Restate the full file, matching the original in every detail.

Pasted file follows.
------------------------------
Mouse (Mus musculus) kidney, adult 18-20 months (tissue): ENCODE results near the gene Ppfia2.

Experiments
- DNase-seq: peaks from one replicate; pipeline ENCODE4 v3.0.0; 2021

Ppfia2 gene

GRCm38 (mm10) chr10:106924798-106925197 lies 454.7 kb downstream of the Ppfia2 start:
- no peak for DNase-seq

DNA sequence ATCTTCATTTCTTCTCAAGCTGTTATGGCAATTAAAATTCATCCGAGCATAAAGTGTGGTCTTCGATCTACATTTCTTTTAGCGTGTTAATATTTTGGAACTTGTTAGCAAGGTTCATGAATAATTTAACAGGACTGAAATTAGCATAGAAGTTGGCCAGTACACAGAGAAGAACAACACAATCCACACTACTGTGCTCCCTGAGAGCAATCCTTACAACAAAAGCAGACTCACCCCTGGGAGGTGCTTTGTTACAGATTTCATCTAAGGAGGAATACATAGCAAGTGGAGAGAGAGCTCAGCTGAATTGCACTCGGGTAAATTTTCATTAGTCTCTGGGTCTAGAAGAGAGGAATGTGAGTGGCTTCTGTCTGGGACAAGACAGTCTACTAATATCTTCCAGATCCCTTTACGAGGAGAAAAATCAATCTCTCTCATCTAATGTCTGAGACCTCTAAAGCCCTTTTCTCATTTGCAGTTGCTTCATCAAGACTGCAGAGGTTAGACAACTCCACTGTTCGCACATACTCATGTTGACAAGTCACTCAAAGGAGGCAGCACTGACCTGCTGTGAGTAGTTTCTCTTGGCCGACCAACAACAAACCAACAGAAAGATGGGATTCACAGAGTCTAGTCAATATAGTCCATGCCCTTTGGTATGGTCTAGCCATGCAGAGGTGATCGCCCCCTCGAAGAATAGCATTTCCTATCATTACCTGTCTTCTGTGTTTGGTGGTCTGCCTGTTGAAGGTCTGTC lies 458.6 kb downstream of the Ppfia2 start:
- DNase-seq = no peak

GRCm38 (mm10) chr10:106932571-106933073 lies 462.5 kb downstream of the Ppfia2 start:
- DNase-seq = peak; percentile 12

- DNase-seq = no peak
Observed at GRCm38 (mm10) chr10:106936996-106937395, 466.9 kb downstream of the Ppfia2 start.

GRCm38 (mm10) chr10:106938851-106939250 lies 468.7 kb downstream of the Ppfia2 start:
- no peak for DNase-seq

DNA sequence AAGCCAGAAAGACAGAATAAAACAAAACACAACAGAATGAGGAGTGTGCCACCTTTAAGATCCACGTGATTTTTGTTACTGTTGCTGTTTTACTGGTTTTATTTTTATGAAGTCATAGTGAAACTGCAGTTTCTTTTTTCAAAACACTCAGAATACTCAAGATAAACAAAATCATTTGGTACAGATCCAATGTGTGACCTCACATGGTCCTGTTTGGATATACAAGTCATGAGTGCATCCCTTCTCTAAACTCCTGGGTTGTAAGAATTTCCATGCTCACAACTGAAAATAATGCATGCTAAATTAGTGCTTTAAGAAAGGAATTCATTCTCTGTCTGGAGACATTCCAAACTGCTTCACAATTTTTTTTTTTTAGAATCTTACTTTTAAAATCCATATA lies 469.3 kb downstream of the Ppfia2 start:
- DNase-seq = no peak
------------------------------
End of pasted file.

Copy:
Mouse (Mus musculus) kidney, adult 18-20 months (tissue): ENCODE results near the gene Ppfia2.

Experiments
- DNase-seq: peaks from one replicate; pipeline ENCODE4 v3.0.0; 2021

Ppfia2 gene

GRCm38 (mm10) chr10:106924798-106925197 lies 454.7 kb downstream of the Ppfia2 start:
- no peak for DNase-seq

DNA sequence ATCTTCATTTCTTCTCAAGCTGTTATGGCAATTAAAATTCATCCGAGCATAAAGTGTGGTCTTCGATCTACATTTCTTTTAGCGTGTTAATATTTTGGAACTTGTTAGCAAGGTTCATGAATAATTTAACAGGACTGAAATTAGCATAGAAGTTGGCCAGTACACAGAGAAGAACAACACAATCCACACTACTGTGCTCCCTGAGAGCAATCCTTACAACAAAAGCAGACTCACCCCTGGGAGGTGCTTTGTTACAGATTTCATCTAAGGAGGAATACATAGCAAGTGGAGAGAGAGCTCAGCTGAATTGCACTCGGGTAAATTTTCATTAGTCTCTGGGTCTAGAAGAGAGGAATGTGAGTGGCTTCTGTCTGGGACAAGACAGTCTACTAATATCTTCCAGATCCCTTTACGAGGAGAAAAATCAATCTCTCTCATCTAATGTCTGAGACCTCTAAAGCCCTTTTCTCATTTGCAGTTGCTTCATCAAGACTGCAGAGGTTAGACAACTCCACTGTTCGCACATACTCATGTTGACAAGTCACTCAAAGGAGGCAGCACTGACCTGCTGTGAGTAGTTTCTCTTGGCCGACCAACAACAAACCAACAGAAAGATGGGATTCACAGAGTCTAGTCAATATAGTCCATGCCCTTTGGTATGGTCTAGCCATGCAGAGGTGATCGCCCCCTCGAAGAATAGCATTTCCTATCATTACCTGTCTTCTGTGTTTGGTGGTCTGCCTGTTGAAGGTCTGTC lies 458.6 kb downstream of the Ppfia2 start:
- DNase-seq = no peak

GRCm38 (mm10) chr10:106932571-106933073 lies 462.5 kb downstream of the Ppfia2 start:
- DNase-seq = peak; percentile 12

- DNase-seq = no peak
Observed at GRCm38 (mm10) chr10:106936996-106937395, 466.9 kb downstream of the Ppfia2 start.

GRCm38 (mm10) chr10:106938851-106939250 lies 468.7 kb downstream of the Ppfia2 start:
- no peak for DNase-seq

DNA sequence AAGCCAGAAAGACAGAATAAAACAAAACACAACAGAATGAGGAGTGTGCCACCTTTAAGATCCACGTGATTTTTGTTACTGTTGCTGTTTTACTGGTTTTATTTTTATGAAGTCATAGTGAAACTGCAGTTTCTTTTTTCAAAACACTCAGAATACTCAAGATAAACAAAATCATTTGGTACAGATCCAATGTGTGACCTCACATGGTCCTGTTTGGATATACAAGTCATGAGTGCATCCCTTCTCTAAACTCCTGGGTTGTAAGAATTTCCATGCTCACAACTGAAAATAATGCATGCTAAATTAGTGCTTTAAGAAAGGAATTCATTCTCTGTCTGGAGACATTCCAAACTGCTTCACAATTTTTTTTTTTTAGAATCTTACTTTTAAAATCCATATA lies 469.3 kb downstream of the Ppfia2 start:
- DNase-seq = no peak